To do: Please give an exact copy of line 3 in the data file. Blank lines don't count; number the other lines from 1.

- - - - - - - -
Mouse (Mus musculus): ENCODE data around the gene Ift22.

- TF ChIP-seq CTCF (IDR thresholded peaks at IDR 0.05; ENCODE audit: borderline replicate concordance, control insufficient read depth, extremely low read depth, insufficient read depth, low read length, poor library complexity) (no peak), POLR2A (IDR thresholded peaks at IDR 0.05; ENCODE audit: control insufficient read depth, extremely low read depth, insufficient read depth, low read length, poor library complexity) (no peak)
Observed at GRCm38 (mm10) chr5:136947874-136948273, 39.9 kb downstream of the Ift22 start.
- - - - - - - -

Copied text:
Observed at GRCm38 (mm10) chr5:136947874-136948273, 39.9 kb downstream of the Ift22 start.